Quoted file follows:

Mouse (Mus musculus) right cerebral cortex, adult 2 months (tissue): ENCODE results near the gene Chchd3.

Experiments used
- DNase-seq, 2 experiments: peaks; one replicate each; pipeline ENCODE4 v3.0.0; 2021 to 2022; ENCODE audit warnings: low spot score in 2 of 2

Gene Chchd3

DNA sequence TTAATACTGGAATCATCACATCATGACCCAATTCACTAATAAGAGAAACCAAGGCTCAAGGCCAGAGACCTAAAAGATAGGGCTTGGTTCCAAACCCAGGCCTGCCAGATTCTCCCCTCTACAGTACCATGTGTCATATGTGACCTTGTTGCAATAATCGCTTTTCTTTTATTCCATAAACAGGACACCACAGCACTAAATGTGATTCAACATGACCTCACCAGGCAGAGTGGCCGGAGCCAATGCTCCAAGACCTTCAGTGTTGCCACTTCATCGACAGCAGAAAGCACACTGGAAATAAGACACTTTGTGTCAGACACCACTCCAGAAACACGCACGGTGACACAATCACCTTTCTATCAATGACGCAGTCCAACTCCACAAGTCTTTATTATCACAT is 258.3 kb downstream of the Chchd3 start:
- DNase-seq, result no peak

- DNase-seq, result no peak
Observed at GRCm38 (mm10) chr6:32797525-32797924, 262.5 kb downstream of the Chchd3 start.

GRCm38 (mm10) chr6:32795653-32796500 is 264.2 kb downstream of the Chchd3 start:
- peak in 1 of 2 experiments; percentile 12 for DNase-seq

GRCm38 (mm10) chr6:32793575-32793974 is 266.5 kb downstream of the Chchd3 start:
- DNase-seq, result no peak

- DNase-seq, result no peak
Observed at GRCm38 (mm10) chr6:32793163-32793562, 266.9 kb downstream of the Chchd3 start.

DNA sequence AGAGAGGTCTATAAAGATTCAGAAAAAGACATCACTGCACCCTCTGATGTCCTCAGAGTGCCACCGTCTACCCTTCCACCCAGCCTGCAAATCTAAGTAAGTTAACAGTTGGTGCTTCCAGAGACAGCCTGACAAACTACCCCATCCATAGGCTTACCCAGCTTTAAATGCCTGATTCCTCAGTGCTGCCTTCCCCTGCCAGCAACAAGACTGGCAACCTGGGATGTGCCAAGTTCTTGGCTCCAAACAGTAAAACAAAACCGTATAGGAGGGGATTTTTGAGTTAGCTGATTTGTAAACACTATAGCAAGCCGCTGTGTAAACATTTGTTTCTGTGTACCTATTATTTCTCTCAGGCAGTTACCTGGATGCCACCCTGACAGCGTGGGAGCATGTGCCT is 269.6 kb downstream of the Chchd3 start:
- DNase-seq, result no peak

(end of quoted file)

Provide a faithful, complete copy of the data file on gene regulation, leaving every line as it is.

Mouse (Mus musculus) right cerebral cortex, adult 2 months (tissue): ENCODE results near the gene Chchd3.

Experiments used
- DNase-seq, 2 experiments: peaks; one replicate each; pipeline ENCODE4 v3.0.0; 2021 to 2022; ENCODE audit warnings: low spot score in 2 of 2

Gene Chchd3

DNA sequence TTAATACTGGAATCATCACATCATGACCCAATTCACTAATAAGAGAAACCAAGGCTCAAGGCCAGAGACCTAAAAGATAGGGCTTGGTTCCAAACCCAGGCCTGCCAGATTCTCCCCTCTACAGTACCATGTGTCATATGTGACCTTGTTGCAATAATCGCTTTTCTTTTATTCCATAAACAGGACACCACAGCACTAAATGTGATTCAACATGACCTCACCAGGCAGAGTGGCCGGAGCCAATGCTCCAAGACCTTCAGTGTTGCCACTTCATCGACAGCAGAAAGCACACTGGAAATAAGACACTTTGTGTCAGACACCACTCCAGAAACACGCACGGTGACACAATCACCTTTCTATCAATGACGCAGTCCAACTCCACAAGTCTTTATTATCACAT is 258.3 kb downstream of the Chchd3 start:
- DNase-seq, result no peak

- DNase-seq, result no peak
Observed at GRCm38 (mm10) chr6:32797525-32797924, 262.5 kb downstream of the Chchd3 start.

GRCm38 (mm10) chr6:32795653-32796500 is 264.2 kb downstream of the Chchd3 start:
- peak in 1 of 2 experiments; percentile 12 for DNase-seq

GRCm38 (mm10) chr6:32793575-32793974 is 266.5 kb downstream of the Chchd3 start:
- DNase-seq, result no peak

- DNase-seq, result no peak
Observed at GRCm38 (mm10) chr6:32793163-32793562, 266.9 kb downstream of the Chchd3 start.

DNA sequence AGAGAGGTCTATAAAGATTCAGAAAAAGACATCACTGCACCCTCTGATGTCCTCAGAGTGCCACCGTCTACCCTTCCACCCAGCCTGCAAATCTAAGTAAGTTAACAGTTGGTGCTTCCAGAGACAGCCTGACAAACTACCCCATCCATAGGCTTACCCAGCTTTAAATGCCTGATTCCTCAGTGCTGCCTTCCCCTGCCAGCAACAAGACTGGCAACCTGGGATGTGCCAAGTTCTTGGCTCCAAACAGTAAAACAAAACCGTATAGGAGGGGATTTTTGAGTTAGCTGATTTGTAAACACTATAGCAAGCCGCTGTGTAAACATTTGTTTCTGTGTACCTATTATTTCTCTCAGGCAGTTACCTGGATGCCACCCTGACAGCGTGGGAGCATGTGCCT is 269.6 kb downstream of the Chchd3 start:
- DNase-seq, result no peak